The Supreme Court's direction on Tuesday to the Centre and the States to enact legislation to make the registration of marriages compulsory irrespective of religion is a breakthrough. It will aid the dismantling of the unhealthy social edifices of child marriage and the exploitation of married women. The Court has ordered the governments to amend the relevant rules and procedures within three months to effect this. Compulsory registration will have far-reaching benefits. Child marriage, which continues to be practised in many communities (although prohibited by a 1929 Act), will be drastically curtailed, ensuring the girl child the right to a free and wholesome childhood. Parents will no longer be able to sell their girl children into marriage for economic reasons or because of social compulsions. This is evidenced by the fact that in Sri Lanka, after registration was made compulsory, there was a dramatic decrease in child marriages. Cases of desertion and polygamy are likely to be fewer as there will be documentary proof of marriage. A marriage certificate can be used in court by women in vulnerable situations to assert their rights as spouses.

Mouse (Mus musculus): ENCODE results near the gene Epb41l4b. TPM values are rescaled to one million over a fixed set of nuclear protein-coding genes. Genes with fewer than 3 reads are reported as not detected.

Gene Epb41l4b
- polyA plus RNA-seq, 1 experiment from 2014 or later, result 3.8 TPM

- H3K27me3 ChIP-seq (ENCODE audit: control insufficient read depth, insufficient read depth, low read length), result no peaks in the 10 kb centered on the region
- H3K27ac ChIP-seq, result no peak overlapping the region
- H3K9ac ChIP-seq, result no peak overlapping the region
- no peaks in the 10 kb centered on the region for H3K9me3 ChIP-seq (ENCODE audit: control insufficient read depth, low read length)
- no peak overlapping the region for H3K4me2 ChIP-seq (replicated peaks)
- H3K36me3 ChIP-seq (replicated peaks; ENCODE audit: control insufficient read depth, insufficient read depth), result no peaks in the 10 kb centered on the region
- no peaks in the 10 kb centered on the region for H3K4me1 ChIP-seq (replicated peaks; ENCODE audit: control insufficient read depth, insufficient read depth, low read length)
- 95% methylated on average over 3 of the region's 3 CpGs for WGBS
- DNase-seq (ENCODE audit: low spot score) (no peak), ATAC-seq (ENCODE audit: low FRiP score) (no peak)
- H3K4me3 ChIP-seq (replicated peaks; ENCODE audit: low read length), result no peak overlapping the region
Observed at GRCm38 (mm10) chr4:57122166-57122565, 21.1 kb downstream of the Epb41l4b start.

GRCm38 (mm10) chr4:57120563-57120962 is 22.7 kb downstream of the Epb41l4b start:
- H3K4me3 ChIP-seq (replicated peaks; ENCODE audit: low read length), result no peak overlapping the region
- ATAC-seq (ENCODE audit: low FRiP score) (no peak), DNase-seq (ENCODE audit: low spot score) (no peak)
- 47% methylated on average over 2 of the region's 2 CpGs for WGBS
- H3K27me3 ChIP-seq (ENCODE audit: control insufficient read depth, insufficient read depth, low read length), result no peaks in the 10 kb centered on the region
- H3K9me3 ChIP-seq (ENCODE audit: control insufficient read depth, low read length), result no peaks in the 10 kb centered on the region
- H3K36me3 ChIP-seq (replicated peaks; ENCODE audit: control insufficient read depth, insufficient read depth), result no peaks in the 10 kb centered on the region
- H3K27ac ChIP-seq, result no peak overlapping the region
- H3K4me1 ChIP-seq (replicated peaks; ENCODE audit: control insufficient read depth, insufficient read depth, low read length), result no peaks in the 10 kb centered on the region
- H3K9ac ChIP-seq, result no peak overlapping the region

Since the Special Marriage Act came into force in 1954 for civil marriages, there have been moves to push for legislation to document all marriages. But these have fallen by the wayside as the majority of marriages are solemnised by religious rites and fall within the domain of different personal laws. Meanwhile, the absence of such a law has caused tremendous hardship to women of all communities as the core principles of gender equality and non-discrimination are often nullified by retrograde social practices. Only a few States have taken the initiative to make registration compulsory. The reform, which has been spearheaded by the National Commission for Women, will have a nationwide impact as proof of marriage will now be available. If the purposes of the proposed law are to be served fully, it must have the following attributes. The process of registration must be made simple. Cost, access, and effective communication will be the keys to success in urban as well as rural India. The costs of registration should be nominal. Easy, hassle-free access will be facilitated if, in towns and clusters of villages, post offices in addition to sub-registrar's offices and, in villages, village administrative officers or gram pramukhs are entrusted with the job of registration. As in the case of compulsory registration of births and deaths, there must be a vigorous campaign to communicate the new rules of the game to all households, above all to women. It needs to be emphasised that, under extenuating circumstances, unregistered marriages should not stand invalidated. The government has to be responsive to the difficulties of women that may arise from non-registration. Although many specifics are yet to be settled, it is clear the Supreme Court has struck a progressive blow for gender equality in India.